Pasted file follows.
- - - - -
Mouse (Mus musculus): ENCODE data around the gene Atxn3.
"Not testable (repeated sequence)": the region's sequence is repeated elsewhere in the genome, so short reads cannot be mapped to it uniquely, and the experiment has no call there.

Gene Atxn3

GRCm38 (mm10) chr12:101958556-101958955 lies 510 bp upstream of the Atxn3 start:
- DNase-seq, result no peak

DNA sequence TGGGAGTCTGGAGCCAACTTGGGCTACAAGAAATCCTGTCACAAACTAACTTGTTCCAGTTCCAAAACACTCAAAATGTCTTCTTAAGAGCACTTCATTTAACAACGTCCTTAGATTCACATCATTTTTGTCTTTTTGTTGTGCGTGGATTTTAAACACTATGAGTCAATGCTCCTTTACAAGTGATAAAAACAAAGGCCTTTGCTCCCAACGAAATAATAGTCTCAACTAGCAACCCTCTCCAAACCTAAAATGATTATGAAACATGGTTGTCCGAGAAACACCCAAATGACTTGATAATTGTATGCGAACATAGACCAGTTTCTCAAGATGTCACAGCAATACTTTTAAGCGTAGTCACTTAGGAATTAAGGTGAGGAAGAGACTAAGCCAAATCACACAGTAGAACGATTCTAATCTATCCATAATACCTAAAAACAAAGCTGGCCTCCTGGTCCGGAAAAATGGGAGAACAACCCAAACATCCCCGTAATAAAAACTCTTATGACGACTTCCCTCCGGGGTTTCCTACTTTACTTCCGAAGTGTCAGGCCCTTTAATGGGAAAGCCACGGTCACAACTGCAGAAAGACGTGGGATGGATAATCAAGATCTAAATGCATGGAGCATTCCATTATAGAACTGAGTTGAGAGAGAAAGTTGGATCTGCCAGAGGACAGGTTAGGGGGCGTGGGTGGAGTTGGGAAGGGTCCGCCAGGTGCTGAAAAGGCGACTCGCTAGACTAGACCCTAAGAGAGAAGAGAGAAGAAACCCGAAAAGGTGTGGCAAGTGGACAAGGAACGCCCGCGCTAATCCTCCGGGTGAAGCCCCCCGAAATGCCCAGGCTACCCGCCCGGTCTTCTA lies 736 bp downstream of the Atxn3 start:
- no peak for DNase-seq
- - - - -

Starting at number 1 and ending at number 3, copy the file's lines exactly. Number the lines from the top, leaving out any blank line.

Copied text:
Mouse (Mus musculus): ENCODE data around the gene Atxn3.
"Not testable (repeated sequence)": the region's sequence is repeated elsewhere in the genome, so short reads cannot be mapped to it uniquely, and the experiment has no call there.

Gene Atxn3